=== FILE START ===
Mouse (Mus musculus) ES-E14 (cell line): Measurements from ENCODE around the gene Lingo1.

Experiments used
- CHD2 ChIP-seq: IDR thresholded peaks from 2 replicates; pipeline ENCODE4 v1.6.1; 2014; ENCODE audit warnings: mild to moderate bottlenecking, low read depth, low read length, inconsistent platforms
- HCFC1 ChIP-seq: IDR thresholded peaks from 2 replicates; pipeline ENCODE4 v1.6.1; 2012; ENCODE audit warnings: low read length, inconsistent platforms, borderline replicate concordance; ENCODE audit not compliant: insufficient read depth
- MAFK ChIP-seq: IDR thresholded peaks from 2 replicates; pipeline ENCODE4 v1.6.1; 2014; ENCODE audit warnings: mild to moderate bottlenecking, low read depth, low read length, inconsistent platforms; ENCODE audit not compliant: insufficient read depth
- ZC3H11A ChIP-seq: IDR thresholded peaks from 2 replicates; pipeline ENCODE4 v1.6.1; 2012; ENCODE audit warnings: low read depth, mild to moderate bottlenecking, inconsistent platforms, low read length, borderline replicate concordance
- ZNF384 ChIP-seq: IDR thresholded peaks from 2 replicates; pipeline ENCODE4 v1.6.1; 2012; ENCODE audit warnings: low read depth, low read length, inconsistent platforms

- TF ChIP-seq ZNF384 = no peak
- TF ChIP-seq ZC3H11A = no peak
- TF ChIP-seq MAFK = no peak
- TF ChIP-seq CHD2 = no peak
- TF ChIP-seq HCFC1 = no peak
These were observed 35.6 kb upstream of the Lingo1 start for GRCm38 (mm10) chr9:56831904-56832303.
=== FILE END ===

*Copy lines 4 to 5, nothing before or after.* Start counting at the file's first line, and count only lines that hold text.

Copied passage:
- HCFC1 ChIP-seq: IDR thresholded peaks from 2 replicates; pipeline ENCODE4 v1.6.1; 2012; ENCODE audit warnings: low read length, inconsistent platforms, borderline replicate concordance; ENCODE audit not compliant: insufficient read depth
- MAFK ChIP-seq: IDR thresholded peaks from 2 replicates; pipeline ENCODE4 v1.6.1; 2014; ENCODE audit warnings: mild to moderate bottlenecking, low read depth, low read length, inconsistent platforms; ENCODE audit not compliant: insufficient read depth